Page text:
The video assigned for this week’s blog prompt was a humorous way to describe the distractibility that children and adults face due to the accessibility of technology. When posed with the question, “Is the Internet really a productivity tool or merely an endless series of distractions?,” I have to argue that it is dependent on the individual. Like many of my classmates have stated, the use of technology requires self-discipline, time management and self awareness. Sage provides suggestions for increased productivity in her blog like “putting your phone away, giving yourself deadlines, closing extra tabs on your browser, and preventing information overload by setting time limits for research.” I can relate to these suggestions. Each week, I often find myself writing blogs for EC&I 833 with focus on connecting my blogs to assigned readings in addition to my classmates responses. This has often left me feeling overwhelmed with the amount of information I want to include and unfortunately, short on time. Therefore, setting time limits for research is of use to me in my studies. In addition to this suggestion, I have also noticed that putting my phone where it is out of reach and unable to distract me has increased my productivity and ability to be “present” in my daily tasks and relationships. As stated, two suggestions from Sage’s blog are of use to me in my work and personal life. For someone else, it may be different. I feel like it depends on the individual, their learning style, ability to focus, ability to ignore distractions and the severity of the task at hand.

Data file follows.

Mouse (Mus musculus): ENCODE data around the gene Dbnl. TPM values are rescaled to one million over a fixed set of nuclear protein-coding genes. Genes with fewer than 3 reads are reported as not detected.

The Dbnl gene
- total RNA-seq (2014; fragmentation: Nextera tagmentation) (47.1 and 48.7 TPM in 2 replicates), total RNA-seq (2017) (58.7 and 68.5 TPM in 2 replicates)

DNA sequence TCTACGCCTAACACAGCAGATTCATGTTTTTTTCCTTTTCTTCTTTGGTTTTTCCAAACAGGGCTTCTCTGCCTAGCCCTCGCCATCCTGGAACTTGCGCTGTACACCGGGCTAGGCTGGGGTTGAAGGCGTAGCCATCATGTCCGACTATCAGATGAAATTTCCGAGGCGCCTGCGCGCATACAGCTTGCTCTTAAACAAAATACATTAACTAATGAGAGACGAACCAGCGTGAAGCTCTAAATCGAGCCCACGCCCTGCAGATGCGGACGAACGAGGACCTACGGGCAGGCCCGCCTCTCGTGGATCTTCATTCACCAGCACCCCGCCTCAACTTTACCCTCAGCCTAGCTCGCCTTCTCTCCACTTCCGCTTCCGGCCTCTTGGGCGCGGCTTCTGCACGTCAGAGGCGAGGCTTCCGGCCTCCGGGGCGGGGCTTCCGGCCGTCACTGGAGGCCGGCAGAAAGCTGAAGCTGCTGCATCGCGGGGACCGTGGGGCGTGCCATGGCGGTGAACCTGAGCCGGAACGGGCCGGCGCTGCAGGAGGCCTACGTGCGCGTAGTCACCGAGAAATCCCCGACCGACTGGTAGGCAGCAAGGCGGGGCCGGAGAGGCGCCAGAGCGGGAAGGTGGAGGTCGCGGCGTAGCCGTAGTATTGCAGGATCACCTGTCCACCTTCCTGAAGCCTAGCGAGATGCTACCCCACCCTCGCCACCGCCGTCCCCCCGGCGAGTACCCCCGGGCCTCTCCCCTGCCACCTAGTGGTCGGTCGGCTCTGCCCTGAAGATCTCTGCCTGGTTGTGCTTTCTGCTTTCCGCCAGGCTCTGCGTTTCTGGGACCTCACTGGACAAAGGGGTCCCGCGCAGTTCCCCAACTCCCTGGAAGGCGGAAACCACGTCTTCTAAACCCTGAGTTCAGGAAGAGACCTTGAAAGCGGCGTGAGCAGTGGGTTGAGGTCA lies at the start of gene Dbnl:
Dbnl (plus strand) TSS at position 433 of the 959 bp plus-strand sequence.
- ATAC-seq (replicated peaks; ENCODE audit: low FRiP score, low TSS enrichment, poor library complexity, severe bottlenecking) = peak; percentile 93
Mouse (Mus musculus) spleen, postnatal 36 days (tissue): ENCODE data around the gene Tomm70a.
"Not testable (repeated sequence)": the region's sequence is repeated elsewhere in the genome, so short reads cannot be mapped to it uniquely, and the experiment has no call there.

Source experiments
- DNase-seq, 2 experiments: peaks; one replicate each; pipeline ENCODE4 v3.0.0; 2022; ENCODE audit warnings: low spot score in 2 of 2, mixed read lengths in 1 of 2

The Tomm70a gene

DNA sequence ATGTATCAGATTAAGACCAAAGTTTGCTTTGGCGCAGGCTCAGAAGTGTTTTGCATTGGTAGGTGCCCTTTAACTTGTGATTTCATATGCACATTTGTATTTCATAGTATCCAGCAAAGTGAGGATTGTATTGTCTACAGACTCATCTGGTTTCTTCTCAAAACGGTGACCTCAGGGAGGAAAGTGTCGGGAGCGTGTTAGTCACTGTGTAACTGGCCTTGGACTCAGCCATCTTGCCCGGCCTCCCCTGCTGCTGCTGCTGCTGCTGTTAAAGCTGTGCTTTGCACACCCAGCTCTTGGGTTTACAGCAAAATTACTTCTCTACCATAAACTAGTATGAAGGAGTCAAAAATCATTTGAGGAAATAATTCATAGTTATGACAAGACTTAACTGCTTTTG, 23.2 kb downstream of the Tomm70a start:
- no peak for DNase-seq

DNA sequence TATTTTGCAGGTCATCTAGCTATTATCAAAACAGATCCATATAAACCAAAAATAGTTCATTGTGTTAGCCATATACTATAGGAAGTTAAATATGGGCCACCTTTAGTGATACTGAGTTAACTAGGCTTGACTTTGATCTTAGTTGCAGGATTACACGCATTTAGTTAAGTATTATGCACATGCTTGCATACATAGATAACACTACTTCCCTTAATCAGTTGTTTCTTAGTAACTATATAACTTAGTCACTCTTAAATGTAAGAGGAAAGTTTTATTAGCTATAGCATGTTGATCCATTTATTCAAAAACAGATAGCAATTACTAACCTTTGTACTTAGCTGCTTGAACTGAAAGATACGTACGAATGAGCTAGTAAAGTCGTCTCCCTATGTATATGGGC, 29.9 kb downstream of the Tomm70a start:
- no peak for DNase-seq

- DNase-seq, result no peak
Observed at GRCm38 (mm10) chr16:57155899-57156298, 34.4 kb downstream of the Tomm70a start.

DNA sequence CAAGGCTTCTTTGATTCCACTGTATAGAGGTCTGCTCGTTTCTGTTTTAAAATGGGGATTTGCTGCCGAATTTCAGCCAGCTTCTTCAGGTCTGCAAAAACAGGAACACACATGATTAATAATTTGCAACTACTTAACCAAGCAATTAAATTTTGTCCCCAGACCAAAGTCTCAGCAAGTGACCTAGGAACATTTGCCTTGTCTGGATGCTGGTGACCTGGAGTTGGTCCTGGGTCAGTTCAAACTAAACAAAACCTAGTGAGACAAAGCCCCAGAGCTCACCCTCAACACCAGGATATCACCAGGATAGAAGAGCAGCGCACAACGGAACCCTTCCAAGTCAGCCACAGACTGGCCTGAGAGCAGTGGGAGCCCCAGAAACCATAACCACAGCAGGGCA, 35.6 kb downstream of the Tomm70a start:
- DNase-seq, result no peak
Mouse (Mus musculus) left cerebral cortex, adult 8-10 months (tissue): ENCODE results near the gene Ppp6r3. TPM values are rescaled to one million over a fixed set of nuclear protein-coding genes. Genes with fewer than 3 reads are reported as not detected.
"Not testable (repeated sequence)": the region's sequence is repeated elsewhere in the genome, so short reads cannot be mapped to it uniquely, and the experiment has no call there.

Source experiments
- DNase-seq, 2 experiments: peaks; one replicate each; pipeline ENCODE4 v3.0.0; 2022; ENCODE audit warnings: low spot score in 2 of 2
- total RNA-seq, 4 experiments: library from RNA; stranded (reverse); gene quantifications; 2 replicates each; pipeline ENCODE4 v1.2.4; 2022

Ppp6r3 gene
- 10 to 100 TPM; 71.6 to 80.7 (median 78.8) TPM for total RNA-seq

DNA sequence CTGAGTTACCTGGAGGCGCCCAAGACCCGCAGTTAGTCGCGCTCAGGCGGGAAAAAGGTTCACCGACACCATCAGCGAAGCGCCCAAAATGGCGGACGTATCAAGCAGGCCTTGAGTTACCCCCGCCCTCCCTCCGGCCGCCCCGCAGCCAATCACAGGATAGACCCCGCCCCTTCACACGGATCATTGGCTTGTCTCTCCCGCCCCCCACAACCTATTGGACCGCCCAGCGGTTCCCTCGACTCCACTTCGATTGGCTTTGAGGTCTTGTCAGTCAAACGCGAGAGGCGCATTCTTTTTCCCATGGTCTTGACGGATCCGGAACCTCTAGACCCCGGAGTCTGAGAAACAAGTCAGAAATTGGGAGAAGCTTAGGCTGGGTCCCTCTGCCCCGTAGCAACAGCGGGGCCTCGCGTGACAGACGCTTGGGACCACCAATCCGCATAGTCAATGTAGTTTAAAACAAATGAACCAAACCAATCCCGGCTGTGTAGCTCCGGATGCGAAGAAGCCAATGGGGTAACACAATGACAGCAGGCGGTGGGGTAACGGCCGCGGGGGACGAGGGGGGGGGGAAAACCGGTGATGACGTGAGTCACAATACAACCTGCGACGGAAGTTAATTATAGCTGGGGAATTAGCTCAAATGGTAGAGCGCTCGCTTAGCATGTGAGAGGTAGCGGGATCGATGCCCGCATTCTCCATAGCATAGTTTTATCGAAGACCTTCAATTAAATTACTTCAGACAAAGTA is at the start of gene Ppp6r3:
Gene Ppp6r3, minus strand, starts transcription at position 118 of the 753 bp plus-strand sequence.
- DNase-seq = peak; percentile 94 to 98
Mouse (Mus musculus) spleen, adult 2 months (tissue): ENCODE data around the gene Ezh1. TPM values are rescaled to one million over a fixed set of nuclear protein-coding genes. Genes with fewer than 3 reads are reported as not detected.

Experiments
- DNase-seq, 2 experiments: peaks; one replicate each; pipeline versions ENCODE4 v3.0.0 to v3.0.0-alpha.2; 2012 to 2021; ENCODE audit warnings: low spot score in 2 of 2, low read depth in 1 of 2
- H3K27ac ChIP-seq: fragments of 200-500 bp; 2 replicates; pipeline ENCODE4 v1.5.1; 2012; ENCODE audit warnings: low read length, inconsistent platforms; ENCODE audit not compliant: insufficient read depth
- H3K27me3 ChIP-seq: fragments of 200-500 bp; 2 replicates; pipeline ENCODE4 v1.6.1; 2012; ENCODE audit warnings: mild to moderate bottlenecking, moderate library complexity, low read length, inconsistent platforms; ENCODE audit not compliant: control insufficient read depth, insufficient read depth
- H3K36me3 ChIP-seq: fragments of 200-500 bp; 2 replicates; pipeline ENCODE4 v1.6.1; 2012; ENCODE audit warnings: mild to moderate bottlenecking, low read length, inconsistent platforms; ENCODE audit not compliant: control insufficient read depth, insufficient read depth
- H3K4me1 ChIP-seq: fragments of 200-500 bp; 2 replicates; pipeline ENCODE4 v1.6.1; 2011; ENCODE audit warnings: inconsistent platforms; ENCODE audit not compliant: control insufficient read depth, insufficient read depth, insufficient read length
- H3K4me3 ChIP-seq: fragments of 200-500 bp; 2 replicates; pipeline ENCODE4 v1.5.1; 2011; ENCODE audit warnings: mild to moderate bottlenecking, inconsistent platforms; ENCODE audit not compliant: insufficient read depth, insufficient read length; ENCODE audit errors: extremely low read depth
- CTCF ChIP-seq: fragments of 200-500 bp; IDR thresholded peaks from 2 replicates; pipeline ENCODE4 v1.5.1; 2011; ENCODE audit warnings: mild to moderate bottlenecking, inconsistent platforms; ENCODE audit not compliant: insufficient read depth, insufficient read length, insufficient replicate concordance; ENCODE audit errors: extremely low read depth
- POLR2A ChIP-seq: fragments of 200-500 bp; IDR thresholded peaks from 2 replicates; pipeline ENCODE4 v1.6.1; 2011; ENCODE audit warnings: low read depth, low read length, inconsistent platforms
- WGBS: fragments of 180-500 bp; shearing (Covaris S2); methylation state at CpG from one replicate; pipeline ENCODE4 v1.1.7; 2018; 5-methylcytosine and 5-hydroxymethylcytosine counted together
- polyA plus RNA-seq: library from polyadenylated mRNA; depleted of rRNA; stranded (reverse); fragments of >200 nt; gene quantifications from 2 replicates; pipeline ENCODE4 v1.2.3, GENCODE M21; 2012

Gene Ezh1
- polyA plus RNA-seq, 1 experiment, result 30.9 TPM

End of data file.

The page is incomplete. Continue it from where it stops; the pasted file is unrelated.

It is clear that the Internet has the ability to distract individuals from tasks at hand and conversations with others. The multitasking associated with the use of technology can give it’s use a bad reputation. However, it is important to understand the benefits that technology can provide it’s users. Over the course of EC&I 833, we have witnessed the productivity that tools like Google docs, Twitter and Zoom can provide for students and teachers, alike. Research methods for learners are literally, right at peoples fingertips with access to smart phones and the Internet. I echo my classmate Scott when he states the following,
“Given everything that we know, both good and bad about the internet, one thing is for certain – digital citizenship is more important now than ever and needs to be taught (by parents and teachers) starting at an early age.”
I believe that it is up to parents and educators to teach our future generations how to responsibly use technology and ways in which they can prevent it from hindering productivity in both their work and personal lives. This week, my classmate Katie posted an excellent article addressing this issue. “Balance in the Digital Age” by Jim Steyer outlines the importance of families understanding how addictions to technology can promote multitasking and thus, negatively affect child development and human connections. Steyer stresses the importance of developing strategies (similar to those outlined early in this post) to “maintain humanity and ensure that while we are all connected electronically, we do not lose our ability for human connection.” In an age where productivity and human connection can be so easily lost to a world of social media posts and text messages, it is important to teach society how to be responsible and productive, digital citizens.